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  • Apr 19, 2014
  • Updated: 4:18am
NewsHong Kong

Group says state-newspaper has got it wrong on PLA berth issue

PUBLISHED : Friday, 26 April, 2013, 12:00am
UPDATED : Friday, 26 April, 2013, 5:16am

Harbour protection groups against the rezoning of a military berth on the Central harbourfront say a state-run newspaper has politicised what is supposed to be a town planning issue.

Their comment came after a Global Times news report on Monday that said anyone who mounted a legal challenge to rezoning the site posed "a challenge to state sovereignty".

The newspaper also said the Civic Party was trying to remove the People's Liberation Army from the Central pier to prevent possible army intervention in the brewing "Occupy Central" pro-democracy movement.

"We only want to maintain the harbourfront as public space. Even the pro-establishment lawmakers are concerned with the issue," Civic Party lawmaker Kenneth Chan Ka-lok said. "Don't mix up this town planning issue and Occupy Central. That newspaper is being too nervous."

The Legislative Council's development panel will discuss the case next month.

The Civic Party and other groups oppose a government plan to rezone a 0.3 hectare stretch of land on the newly reclaimed Central waterfront from open space to military use, for fear of restricted public access.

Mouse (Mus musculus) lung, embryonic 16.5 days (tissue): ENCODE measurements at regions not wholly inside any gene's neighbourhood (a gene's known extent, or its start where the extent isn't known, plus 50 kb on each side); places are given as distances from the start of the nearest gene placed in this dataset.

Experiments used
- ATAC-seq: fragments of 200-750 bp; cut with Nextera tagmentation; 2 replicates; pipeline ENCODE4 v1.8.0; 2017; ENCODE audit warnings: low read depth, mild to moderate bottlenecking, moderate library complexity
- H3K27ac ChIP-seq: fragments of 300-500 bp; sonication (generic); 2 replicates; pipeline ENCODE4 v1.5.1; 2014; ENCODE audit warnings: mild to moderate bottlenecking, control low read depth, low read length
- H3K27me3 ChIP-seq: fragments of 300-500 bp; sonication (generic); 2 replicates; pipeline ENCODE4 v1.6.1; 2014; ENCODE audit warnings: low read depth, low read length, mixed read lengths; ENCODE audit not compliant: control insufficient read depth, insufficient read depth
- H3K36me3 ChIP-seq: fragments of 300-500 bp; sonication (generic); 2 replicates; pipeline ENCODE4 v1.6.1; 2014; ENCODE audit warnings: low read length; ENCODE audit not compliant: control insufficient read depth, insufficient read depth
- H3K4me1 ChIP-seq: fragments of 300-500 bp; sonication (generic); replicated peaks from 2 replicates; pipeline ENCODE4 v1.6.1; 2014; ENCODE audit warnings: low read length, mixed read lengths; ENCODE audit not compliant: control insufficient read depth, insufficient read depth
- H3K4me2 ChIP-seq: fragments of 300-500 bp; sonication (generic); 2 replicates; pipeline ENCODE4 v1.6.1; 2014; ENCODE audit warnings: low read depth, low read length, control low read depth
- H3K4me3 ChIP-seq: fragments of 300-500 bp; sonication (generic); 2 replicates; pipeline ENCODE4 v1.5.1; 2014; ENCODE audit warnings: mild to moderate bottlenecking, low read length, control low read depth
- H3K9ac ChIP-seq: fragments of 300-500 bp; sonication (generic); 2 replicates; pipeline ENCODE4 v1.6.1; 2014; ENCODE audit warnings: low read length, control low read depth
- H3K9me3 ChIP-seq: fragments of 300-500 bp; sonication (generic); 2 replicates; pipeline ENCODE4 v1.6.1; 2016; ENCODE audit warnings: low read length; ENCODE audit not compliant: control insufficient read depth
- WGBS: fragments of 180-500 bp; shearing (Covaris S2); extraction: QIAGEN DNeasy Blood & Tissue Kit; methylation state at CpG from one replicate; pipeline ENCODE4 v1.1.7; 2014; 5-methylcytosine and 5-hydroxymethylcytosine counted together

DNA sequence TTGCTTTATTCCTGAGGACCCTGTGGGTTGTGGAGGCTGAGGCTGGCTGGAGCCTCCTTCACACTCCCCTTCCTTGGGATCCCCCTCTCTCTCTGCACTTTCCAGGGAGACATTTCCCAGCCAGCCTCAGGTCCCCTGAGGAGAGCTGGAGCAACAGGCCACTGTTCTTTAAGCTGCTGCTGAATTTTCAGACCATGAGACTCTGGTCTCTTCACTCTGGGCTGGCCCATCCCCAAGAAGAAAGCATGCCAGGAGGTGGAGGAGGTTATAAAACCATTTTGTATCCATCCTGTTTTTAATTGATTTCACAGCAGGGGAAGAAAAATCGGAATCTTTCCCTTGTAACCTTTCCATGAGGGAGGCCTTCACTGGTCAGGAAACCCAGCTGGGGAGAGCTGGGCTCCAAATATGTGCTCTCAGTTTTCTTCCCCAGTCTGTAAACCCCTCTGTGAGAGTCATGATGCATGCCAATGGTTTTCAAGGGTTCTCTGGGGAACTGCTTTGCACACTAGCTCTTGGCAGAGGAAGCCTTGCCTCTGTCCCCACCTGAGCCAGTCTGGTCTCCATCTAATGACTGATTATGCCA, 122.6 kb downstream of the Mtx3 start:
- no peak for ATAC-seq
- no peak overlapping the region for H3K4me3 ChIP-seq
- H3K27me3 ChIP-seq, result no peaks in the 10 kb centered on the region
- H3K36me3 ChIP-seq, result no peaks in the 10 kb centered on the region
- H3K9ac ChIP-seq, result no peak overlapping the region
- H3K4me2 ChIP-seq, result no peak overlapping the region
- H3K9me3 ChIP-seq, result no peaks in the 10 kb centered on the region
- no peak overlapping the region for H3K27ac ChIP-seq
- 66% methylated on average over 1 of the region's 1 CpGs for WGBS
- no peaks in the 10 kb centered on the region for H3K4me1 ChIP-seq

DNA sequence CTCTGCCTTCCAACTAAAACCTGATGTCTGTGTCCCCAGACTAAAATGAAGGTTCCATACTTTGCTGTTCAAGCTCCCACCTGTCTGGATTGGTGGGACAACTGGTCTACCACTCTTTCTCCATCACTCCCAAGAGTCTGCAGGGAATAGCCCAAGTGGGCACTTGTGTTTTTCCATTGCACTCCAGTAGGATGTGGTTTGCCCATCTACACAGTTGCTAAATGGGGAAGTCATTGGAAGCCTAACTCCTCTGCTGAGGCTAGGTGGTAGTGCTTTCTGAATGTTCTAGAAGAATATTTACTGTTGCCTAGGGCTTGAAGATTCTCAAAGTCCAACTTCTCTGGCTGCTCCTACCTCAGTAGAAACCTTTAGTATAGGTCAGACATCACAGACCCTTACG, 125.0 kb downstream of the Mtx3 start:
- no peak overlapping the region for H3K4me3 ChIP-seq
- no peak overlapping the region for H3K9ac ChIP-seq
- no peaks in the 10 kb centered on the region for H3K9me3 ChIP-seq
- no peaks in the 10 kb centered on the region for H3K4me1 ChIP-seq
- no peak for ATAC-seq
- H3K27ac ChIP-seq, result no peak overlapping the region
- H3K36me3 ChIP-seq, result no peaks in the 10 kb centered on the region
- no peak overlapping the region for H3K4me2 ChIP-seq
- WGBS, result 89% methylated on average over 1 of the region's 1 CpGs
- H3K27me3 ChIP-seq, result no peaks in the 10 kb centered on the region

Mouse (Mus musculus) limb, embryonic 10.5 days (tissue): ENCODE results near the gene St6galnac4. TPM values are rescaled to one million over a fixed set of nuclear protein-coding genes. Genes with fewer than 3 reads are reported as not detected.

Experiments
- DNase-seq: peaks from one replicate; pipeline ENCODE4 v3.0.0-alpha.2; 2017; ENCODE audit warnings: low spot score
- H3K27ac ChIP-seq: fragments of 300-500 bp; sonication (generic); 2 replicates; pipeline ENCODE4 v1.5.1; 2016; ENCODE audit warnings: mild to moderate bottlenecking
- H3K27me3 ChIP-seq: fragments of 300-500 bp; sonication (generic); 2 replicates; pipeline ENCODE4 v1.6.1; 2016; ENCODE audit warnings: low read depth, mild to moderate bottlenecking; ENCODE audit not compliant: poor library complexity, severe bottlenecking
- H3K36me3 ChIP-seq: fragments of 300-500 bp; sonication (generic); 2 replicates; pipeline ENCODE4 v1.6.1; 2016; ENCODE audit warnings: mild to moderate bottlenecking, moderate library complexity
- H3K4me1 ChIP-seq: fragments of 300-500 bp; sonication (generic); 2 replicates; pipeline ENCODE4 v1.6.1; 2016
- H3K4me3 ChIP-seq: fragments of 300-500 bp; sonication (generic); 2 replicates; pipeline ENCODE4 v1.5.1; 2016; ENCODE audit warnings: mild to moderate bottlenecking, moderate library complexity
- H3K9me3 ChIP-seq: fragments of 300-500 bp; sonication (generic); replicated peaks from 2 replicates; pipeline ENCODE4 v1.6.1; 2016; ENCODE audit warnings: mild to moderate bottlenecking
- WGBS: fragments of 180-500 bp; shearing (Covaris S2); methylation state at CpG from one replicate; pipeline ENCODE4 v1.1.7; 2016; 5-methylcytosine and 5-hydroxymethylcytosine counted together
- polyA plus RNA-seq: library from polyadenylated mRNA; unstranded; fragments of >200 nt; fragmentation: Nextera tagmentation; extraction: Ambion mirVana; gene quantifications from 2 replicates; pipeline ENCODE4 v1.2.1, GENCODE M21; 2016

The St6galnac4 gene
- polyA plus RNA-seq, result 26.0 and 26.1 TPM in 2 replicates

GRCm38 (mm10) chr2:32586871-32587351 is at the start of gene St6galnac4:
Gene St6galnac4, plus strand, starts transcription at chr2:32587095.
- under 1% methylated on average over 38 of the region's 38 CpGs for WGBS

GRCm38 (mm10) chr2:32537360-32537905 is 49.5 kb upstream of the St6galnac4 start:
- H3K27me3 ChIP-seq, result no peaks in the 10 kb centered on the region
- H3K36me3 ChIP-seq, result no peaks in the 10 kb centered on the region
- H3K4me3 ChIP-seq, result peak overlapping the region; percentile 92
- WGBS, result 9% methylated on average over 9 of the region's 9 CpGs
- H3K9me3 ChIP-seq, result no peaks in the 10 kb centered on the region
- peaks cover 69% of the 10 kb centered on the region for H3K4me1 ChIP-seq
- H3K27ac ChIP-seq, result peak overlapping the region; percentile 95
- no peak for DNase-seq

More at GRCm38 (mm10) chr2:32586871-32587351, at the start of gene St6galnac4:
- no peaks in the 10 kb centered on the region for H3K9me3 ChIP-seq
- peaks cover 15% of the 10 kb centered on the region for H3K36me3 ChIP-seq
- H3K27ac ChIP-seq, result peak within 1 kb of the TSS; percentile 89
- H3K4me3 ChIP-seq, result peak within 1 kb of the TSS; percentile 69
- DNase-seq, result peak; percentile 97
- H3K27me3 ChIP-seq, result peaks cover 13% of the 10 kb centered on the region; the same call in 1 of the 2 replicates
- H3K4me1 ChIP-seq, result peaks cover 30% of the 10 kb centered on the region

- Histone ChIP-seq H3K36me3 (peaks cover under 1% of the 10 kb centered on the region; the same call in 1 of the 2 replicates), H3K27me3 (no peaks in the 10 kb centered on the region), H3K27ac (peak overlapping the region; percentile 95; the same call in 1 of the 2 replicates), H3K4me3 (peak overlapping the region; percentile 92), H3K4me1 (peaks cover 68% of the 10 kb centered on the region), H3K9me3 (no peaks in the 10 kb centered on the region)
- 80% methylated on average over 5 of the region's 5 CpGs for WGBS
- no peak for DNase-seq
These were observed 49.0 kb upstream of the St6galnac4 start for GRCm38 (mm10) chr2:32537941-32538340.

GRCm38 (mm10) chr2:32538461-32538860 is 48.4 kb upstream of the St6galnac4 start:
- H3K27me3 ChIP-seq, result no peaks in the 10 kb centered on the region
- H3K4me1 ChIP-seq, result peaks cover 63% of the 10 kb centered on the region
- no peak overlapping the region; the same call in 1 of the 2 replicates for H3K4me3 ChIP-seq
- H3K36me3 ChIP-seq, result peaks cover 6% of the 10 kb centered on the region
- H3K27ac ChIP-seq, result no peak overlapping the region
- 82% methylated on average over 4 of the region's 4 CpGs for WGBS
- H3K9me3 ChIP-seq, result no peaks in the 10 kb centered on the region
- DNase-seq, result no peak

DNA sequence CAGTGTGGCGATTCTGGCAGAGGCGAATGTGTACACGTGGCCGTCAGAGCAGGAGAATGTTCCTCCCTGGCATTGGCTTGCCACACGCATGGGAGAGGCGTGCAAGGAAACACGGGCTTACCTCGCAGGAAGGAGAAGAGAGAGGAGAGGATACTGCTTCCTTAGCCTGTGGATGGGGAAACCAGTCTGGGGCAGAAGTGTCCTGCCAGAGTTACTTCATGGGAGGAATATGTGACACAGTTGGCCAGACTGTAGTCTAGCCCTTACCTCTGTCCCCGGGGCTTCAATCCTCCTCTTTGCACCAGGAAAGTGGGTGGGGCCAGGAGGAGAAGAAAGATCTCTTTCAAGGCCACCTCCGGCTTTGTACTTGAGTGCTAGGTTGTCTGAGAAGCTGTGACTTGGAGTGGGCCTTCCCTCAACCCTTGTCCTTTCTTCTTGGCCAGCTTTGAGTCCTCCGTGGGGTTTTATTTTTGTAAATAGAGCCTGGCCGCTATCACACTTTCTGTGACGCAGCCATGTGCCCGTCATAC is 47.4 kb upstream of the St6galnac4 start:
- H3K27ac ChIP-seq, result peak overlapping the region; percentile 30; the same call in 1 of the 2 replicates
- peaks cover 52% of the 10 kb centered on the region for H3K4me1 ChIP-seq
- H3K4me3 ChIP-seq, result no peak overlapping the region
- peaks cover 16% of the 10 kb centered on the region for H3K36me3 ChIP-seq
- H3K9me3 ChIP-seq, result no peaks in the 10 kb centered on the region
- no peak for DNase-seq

They also accuse the government of bypassing the rules, as it started building berth structures on the site, which is still an open space zone, without applying to the Town Planning Board.

They do not object to the provision of the berth, which the government was obliged to do under a 1994 Sino-British defence deal, but say an open-space zoning would be enough to enable the military to use it.

Albert Lai Kwong-tak, of the Professional Commons lobby group, said PLA vessels had visited Victoria Harbour only four times since the 1997 handover. "Do we need to set up a military zone for a site that will be used by the PLA only once in three or four years?" he said. The group invited Secretary for Development Paul Chan Mo-po to a public debate to address concerns.

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